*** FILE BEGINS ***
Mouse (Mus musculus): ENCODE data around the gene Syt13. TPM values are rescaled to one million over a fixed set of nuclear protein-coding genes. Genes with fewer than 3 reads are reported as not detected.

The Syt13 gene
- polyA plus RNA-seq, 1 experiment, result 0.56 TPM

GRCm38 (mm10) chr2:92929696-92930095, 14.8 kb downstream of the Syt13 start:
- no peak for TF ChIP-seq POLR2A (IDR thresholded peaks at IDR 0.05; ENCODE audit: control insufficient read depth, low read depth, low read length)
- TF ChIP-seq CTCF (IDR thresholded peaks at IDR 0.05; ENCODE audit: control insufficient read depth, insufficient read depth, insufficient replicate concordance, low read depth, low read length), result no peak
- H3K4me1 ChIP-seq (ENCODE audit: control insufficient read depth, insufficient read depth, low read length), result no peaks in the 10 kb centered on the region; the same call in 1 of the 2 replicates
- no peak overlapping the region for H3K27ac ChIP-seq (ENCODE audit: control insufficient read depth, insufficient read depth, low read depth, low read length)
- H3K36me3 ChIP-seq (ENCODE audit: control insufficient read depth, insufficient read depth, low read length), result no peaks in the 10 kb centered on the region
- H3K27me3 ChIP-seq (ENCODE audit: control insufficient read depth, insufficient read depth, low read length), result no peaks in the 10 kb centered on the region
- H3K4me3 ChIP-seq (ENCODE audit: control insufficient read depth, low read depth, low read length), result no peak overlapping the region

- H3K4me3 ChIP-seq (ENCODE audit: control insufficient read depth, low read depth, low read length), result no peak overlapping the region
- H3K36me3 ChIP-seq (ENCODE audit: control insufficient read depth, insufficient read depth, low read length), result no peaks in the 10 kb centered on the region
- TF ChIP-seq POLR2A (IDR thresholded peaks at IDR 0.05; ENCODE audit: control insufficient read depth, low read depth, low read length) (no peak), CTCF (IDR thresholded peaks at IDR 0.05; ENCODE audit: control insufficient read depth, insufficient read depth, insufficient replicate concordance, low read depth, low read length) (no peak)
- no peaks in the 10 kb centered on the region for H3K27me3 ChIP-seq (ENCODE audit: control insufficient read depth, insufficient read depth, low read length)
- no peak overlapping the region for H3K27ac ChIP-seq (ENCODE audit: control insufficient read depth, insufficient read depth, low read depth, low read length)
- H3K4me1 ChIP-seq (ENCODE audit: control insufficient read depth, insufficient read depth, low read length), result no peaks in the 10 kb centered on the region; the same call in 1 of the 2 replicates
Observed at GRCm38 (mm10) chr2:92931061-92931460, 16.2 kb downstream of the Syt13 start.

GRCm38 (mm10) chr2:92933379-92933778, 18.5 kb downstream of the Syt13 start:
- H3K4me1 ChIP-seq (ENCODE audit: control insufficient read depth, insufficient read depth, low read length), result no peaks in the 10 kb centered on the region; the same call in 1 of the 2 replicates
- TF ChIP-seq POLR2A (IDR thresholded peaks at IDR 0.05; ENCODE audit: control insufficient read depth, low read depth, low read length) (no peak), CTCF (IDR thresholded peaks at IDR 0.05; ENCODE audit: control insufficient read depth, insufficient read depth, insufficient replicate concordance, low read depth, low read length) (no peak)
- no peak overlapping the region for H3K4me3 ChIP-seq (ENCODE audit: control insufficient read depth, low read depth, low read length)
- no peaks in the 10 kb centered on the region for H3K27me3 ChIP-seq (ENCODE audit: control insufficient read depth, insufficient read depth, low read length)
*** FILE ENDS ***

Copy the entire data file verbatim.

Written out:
Mouse (Mus musculus): ENCODE data around the gene Syt13. TPM values are rescaled to one million over a fixed set of nuclear protein-coding genes. Genes with fewer than 3 reads are reported as not detected.

The Syt13 gene
- polyA plus RNA-seq, 1 experiment, result 0.56 TPM

GRCm38 (mm10) chr2:92929696-92930095, 14.8 kb downstream of the Syt13 start:
- no peak for TF ChIP-seq POLR2A (IDR thresholded peaks at IDR 0.05; ENCODE audit: control insufficient read depth, low read depth, low read length)
- TF ChIP-seq CTCF (IDR thresholded peaks at IDR 0.05; ENCODE audit: control insufficient read depth, insufficient read depth, insufficient replicate concordance, low read depth, low read length), result no peak
- H3K4me1 ChIP-seq (ENCODE audit: control insufficient read depth, insufficient read depth, low read length), result no peaks in the 10 kb centered on the region; the same call in 1 of the 2 replicates
- no peak overlapping the region for H3K27ac ChIP-seq (ENCODE audit: control insufficient read depth, insufficient read depth, low read depth, low read length)
- H3K36me3 ChIP-seq (ENCODE audit: control insufficient read depth, insufficient read depth, low read length), result no peaks in the 10 kb centered on the region
- H3K27me3 ChIP-seq (ENCODE audit: control insufficient read depth, insufficient read depth, low read length), result no peaks in the 10 kb centered on the region
- H3K4me3 ChIP-seq (ENCODE audit: control insufficient read depth, low read depth, low read length), result no peak overlapping the region

- H3K4me3 ChIP-seq (ENCODE audit: control insufficient read depth, low read depth, low read length), result no peak overlapping the region
- H3K36me3 ChIP-seq (ENCODE audit: control insufficient read depth, insufficient read depth, low read length), result no peaks in the 10 kb centered on the region
- TF ChIP-seq POLR2A (IDR thresholded peaks at IDR 0.05; ENCODE audit: control insufficient read depth, low read depth, low read length) (no peak), CTCF (IDR thresholded peaks at IDR 0.05; ENCODE audit: control insufficient read depth, insufficient read depth, insufficient replicate concordance, low read depth, low read length) (no peak)
- no peaks in the 10 kb centered on the region for H3K27me3 ChIP-seq (ENCODE audit: control insufficient read depth, insufficient read depth, low read length)
- no peak overlapping the region for H3K27ac ChIP-seq (ENCODE audit: control insufficient read depth, insufficient read depth, low read depth, low read length)
- H3K4me1 ChIP-seq (ENCODE audit: control insufficient read depth, insufficient read depth, low read length), result no peaks in the 10 kb centered on the region; the same call in 1 of the 2 replicates
Observed at GRCm38 (mm10) chr2:92931061-92931460, 16.2 kb downstream of the Syt13 start.

GRCm38 (mm10) chr2:92933379-92933778, 18.5 kb downstream of the Syt13 start:
- H3K4me1 ChIP-seq (ENCODE audit: control insufficient read depth, insufficient read depth, low read length), result no peaks in the 10 kb centered on the region; the same call in 1 of the 2 replicates
- TF ChIP-seq POLR2A (IDR thresholded peaks at IDR 0.05; ENCODE audit: control insufficient read depth, low read depth, low read length) (no peak), CTCF (IDR thresholded peaks at IDR 0.05; ENCODE audit: control insufficient read depth, insufficient read depth, insufficient replicate concordance, low read depth, low read length) (no peak)
- no peak overlapping the region for H3K4me3 ChIP-seq (ENCODE audit: control insufficient read depth, low read depth, low read length)
- no peaks in the 10 kb centered on the region for H3K27me3 ChIP-seq (ENCODE audit: control insufficient read depth, insufficient read depth, low read length)